It's Time for B.C. to Take a Tougher Stance on Crossbows
Friday, February 5, 2016
Other than the fact they interfere with the legitimate archery season, I have nothing against crossbows. If someone wants to bypass the archery learning curve and put a rifle scope on an oversized slingshot, that's their prerogative.
Just don't confuse the practice with bow hunting.
In addition to dozens of hours spent honing their craft, archers require a certain amount of strength and stamina - skills necessary to draw back the bow and hold it that way while acquiring the target. A crossbow requires neither. Many of today's models are 'self-cocking,' which means the shooter need only load the "bolt" (at least they don't call it an arrow), sight on the target through the scope, and pull the trigger. (Yes, that's "trigger" as on a rifle or shotgun; need you know more?)
Again, each to their own. The problem in B.C. is that the crossbow hunting season coincides with the bow season, which typically precedes the rifle season to give archers a fairer - and safer - chance at taking game.
Let me explain the "safety" bit. Every bow hunter has what's known as their Maximum Effective Range (MER) - the distance at which he or she can group their arrows in a circle approximating the "vital" zone on a deer or other animal. We're talking about the size of a pie-plate here. For me, with my aging eyes and average skills, that's about 35 yards. That's the maximum distance I'll consider taking a shot if everything aligns - the wind, any interfering brush, the angle of the target. A good archer with steady hands and younger eyes might have a MER of, say, 50 yards.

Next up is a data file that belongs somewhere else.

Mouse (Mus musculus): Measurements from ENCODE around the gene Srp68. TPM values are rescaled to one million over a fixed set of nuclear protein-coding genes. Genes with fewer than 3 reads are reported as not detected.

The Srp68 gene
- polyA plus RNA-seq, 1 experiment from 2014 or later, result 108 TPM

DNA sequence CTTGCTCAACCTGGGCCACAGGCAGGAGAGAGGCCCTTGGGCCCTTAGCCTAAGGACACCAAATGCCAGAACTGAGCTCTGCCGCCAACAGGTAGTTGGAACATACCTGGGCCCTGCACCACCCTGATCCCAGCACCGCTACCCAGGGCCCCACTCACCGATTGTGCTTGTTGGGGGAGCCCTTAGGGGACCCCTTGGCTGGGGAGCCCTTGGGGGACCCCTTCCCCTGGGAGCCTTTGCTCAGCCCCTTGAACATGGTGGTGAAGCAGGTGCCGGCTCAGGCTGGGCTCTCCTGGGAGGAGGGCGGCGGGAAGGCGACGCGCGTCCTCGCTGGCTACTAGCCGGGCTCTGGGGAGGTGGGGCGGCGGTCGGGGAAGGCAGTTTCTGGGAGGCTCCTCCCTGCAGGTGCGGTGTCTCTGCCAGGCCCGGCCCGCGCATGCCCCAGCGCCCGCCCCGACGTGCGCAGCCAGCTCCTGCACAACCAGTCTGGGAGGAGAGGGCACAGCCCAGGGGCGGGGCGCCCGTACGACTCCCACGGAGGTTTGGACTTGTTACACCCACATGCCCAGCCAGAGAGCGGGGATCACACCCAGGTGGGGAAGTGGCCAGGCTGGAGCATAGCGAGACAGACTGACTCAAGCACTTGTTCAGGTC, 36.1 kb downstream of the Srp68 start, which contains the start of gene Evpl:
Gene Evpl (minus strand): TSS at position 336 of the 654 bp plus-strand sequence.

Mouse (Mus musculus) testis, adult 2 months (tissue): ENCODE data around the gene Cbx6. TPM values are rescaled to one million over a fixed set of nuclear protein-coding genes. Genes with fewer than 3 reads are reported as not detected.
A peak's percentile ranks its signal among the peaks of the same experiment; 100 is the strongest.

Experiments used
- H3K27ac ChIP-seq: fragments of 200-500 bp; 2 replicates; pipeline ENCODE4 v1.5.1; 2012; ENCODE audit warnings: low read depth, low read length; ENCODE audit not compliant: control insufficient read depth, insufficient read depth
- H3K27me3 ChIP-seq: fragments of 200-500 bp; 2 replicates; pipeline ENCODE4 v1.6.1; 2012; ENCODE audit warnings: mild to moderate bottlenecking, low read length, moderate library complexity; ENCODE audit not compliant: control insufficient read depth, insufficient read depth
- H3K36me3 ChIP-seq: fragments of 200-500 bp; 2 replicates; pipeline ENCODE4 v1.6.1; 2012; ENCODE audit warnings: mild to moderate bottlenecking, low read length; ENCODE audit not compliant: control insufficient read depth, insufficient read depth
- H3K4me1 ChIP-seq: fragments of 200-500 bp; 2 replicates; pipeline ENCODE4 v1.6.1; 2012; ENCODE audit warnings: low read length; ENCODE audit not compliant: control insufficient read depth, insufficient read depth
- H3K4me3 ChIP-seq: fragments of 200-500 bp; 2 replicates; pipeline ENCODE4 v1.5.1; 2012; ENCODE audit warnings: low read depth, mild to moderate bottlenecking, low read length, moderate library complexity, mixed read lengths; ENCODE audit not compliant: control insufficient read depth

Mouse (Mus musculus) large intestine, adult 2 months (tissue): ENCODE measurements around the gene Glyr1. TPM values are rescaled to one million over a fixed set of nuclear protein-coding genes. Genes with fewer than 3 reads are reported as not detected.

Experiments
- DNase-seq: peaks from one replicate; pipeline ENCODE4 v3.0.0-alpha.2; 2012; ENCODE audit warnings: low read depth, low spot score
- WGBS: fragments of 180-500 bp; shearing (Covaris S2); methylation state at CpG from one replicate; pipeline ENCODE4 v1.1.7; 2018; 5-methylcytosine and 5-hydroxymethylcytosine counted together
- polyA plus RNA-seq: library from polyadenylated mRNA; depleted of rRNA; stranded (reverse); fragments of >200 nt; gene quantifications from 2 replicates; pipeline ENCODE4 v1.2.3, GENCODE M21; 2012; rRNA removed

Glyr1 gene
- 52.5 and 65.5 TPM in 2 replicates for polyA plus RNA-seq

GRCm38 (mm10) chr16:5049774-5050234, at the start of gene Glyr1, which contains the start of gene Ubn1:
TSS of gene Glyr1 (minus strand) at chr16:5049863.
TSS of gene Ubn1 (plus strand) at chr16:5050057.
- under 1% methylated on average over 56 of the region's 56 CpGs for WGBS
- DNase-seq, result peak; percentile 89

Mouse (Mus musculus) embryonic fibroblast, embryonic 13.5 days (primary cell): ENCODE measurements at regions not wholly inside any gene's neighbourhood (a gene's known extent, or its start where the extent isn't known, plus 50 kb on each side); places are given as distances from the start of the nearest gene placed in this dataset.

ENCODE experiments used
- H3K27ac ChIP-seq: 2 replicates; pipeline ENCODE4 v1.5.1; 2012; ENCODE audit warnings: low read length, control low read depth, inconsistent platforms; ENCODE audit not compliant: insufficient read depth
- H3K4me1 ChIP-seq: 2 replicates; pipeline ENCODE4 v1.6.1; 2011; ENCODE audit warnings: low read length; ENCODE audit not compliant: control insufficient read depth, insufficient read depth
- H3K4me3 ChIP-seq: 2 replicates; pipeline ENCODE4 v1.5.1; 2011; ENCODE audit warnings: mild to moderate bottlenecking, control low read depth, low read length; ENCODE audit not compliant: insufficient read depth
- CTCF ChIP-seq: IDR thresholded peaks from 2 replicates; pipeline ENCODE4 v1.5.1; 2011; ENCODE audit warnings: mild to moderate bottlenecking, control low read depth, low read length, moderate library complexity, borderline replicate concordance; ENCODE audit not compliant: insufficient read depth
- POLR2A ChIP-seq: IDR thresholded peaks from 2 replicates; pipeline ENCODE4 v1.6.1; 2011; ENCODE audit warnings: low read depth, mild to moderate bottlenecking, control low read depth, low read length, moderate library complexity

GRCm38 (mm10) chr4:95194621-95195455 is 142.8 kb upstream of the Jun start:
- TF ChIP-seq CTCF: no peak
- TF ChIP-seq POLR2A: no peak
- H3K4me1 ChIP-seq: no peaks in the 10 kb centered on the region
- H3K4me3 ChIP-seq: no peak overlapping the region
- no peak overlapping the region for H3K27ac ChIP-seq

Okay, now consider the crossbow. Even a novice hunter, given that their scope is properly set, has a MER of 60 yards or so, and more seasoned crossbow hunters boast about 100-yard shots. Note that that's three times my effective range. In fact, in the heavily wooded habitat that deer and elk prefer, 100 yards is a moderate shot with a rifle. And so, again, I ask: why in the world do the B.C. regulators lump crossbow hunters and archers together in the province's woods and flatlands?
It's a question Albertans asked themselves and categorically answered: it's illegal to use a crossbow during archery season there. The same goes for Saskatchewan, Manitoba, and Quebec. Newfoundland and the Yukon have banned crossbows altogether. Even in the U.S., 14 states have either outlawed crossbows or restricted their use to the firearms season. And that in the heartland of the individual's so-called "right to bear arms."
As is the case with many bow hunters, I've had my close calls. I've been in a treestand when a crossbow hunter emerged from the trees below me, his weapon shouldered and pointing directly at my head, cocked and primed. I've been stalking turkeys on the ground when another crossbow hunter, much to my horror, used his scope to "locate" me, sweeping past my decoy as I leaned against a stump. Accidents waiting to happen.
Several years ago, while flipping through a leaflet, I came across an ad from a Trail-area retailer. In it, they offered crossbow rentals to would-be deer hunters - the same way you'd rent a pair of skates for a neighborhood game of shinny. When I called them up to ask about it the owner's wife got defensive. A day later the RCMP called me, asking if I'd threatened her. I laughed. We wound up having a good chat, the officer and me, about reckless business practices and the lack of common sense.
Wake up, B.C. legislators, before a preventable tragedy or expensive public lawsuit forces you to take action. Other provinces 'get it'; it's time you did, too.